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Lerner v. Zipperman





APPEAL from the Circuit Court of Cook County; the Hon. RAYMOND S. SARNOW, Judge, presiding.


This case comes before this court for a second time. In the initial decision, we held that the trial court erred in entering summary judgment for plaintiffs without requiring joinder of defendant Wayne Peters (Peters), whom we perceived as a necessary party to the action. Consequently, the trial court's decision was reversed and the case remanded. (Lerner v. Zipperman (1979), 69 Ill. App.3d 620, 387 N.E.2d 946, appeal denied (1979), 79 Ill.2d 612 (Lerner I).) Lerner I contains a recitation of the facts underlying the plaintiffs' cause of action and the proceedings taken pursuant thereto. The present summary of facts will touch only briefly upon such matters and will recite the events which followed this court's remand order in Lerner I.

Defendant William Zipperman (Zipperman), an attorney, alleged that he entered into a "partially oral and written" agreement with Peters on August 17, 1971. Pursuant to the alleged agreement, Zipperman was to sell Peters an insurance agency and part of his law practice for the sum of $75,000. Zipperman alleged that Peters paid him "the sum of $52,500 * * * leaving a balance due and owing * * * of $22,500." In reality, the money was apparently paid by plaintiffs, not Peters.

Plaintiffs alleged that each of them was solicited "by Zipperman" in December 1971 to buy an insurance agency. Each plaintiff deposited $7,500 (or $45,000 total) with Zipperman. *fn1

Plaintiffs never received ownership of the insurance agency. Zipperman allegedly kept their money. Plaintiffs filed this action to recover those funds. There is no dispute that the same insurance agency was involved in these two transactions.

The trial court initially granted summary judgment to plaintiffs on their claim. In Lerner I, we reversed that determination solely because we believed Peters was a necessary party to the action in light of the then available facts. On remand, plaintiffs added Peters as a defendant. Some three months later, Zipperman filed a counterclaim against Peters for the $22,500 allegedly owed to Zipperman on their purported agreement. The trial court granted Peters' motions to dismiss both plaintiffs' action against him and Zipperman's counterclaim. The court also granted plaintiffs' renewed motion for summary judgment against Zipperman.

Zipperman appeals these determinations. He assigns as error the trial court's (1) dismissing Peters despite this court's holding in Lerner I; (2) dismissing Zipperman's counterclaim against Peters; and (3) granting plaintiffs' motion for summary judgment.


Zipperman argues that the trial court erred in dismissing plaintiffs' complaint against Peters, claiming that Lerner I required Peters' presence in that action. In the alternative, Zipperman asserts the entire case must be dismissed if we hold that Peters, although a necessary party, was properly dismissed from plaintiffs' case.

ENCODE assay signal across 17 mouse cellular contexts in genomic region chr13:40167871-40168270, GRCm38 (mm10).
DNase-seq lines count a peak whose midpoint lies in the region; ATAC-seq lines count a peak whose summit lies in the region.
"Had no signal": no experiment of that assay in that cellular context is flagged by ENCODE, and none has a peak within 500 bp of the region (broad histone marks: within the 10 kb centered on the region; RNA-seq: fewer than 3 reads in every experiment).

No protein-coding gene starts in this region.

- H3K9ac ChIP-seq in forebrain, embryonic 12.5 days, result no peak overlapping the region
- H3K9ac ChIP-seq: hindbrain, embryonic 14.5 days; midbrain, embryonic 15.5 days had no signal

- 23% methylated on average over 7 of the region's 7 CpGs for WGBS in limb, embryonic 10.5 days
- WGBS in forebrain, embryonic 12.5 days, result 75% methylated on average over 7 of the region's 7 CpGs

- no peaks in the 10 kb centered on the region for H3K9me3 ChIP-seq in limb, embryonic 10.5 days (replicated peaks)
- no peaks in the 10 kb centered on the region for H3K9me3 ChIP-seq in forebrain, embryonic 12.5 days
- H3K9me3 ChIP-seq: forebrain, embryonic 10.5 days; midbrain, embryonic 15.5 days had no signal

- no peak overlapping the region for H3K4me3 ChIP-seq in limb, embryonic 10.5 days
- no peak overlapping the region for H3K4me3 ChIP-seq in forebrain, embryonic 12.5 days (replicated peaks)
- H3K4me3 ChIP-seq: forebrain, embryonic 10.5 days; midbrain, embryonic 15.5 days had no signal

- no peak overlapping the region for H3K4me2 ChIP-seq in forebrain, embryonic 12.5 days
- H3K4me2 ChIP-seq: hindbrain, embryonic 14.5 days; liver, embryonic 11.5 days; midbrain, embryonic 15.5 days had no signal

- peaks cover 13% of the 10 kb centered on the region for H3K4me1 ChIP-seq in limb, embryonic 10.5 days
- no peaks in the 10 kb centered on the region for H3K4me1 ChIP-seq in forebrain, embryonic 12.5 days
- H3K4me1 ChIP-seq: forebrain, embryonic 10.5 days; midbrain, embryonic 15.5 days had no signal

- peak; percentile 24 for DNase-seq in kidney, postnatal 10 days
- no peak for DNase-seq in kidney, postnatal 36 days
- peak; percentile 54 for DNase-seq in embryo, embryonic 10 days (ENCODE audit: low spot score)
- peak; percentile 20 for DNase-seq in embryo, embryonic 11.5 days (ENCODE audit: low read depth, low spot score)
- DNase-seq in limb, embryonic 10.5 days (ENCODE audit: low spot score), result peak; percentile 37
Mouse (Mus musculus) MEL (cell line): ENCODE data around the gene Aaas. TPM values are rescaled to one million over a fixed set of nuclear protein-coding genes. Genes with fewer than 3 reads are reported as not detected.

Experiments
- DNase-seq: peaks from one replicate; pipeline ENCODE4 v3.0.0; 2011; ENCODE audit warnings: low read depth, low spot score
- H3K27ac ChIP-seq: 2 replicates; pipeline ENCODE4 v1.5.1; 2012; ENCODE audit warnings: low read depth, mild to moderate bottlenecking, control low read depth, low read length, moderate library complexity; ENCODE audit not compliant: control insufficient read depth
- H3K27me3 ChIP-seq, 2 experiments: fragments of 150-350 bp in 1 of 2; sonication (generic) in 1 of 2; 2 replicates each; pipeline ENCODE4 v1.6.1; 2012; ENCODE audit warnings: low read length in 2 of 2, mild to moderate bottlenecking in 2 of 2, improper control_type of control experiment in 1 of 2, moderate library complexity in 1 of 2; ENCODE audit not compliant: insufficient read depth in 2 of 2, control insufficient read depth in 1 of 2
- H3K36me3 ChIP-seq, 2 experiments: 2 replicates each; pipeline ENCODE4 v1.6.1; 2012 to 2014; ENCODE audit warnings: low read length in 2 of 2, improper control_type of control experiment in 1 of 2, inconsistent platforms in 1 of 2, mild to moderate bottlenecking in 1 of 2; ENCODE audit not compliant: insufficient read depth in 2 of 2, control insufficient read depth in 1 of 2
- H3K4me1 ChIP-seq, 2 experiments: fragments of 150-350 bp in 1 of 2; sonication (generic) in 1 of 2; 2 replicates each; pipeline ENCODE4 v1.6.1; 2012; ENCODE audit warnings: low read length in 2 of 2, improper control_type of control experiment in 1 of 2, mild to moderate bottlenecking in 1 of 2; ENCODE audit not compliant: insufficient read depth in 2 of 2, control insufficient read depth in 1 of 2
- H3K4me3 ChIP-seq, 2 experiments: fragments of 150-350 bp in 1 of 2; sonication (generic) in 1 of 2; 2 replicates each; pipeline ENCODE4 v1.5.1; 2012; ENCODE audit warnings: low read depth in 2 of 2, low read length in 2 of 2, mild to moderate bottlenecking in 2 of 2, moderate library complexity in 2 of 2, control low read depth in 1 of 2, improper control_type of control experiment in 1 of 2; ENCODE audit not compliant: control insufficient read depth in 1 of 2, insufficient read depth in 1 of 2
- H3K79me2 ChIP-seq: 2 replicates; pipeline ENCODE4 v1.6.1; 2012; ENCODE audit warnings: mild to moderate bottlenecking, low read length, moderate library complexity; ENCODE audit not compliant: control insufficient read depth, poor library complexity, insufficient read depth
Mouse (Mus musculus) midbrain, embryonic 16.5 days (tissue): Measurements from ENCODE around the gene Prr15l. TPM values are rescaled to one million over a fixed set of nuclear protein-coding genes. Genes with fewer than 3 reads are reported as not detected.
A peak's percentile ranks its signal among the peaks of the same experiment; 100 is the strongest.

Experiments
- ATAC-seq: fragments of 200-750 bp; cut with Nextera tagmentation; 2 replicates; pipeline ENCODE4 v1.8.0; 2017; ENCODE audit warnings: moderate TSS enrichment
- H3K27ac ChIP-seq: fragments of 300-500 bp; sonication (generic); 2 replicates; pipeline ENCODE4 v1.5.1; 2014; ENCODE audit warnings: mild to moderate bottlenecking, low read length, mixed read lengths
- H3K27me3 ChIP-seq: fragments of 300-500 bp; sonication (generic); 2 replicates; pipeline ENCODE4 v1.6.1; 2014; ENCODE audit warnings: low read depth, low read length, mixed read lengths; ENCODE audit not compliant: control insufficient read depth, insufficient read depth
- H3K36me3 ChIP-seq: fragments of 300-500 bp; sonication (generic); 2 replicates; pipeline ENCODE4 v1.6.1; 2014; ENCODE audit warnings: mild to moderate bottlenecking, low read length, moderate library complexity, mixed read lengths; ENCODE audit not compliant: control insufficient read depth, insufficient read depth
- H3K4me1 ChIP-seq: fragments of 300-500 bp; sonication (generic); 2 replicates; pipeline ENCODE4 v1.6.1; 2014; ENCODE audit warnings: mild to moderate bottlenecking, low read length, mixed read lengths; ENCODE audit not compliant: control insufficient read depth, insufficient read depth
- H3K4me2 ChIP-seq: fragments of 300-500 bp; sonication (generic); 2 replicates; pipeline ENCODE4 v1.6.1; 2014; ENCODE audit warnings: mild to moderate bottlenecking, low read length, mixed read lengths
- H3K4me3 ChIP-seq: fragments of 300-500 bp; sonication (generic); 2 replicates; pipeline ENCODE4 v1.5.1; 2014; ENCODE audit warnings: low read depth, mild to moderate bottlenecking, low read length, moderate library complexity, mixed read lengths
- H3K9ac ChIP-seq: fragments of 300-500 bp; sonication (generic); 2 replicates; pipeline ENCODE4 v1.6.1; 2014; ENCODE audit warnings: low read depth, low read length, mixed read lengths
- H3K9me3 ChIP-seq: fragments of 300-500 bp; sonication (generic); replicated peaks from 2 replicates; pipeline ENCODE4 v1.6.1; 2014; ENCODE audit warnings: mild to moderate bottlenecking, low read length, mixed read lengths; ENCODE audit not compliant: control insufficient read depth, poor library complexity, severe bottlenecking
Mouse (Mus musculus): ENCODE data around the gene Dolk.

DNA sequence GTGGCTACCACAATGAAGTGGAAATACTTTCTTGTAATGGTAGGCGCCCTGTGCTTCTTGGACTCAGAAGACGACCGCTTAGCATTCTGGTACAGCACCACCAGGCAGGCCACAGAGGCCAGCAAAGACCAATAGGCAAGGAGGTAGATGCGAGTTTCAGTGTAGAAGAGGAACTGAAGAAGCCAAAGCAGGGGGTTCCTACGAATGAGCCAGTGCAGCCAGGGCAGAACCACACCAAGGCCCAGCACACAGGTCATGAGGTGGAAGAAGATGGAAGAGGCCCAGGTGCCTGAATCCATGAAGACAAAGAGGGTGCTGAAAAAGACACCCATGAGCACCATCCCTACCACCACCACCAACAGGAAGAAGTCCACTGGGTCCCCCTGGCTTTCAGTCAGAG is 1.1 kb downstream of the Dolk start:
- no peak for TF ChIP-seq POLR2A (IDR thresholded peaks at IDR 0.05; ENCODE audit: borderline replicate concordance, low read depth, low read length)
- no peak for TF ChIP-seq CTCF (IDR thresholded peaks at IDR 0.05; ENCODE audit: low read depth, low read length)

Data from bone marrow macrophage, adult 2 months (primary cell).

In Lerner I, we held Peters was a necessary party because a judgment entered without his presence could prejudice his direct interests in the insurance agency and in the purported agreement with Zipperman. *fn2 (69 Ill. App.3d 620, 623-24.) Upon remand, plaintiffs amended their complaint to add Peters as a defendant. Peters responded by disavowing any pecuniary interest in the controversy between plaintiffs and Zipperman, thus seeking his dismissal therefrom. Plaintiffs did not contest Peters' argument.

• 1 In light of additional facts now available to us, we must reassess our initial perception of Peters' indispensibility to this case. Since Peters now flatly states he is unconcerned with the outcome of plaintiffs' suit against Zipperman, and since plaintiffs obviously have no interest in proceeding to seek recovery against Peters on their claim, we now hold that Peters is in fact not a necessary party to the plaintiffs-Zipperman action. *fn3 There is simply no apparent reason why Peters must be present as a co-defendant with Zipperman in this action. Consequently, the trial court committed no error in dismissing plaintiffs' complaint against Peters on the valid ground that it failed to state a cause of action against him. *fn4

• 2 From this conclusion, we also hold that Zipperman's alternative agreement is without merit. Zipperman bases his argument that the entire case should be dismissed on the premise that Peters was a necessary party. The cases he cited in support, particularly Village of Metamora v. Village of Eureka (1896), 163 Ill. 9, 45 N.E. 209, and Waupoose v. Kusper (1972), 8 Ill. App.3d 668, 290 N.E.2d 903, involve necessary parties. Since here we lack this underlying assumption, these cases are inapposite and Zipperman's entire argument falls. The action could proceed without Peters as a named defendant as there are still parties before the court against whom a binding decree can be entered.


Zipperman contends the trial court erred in dismissing his ...

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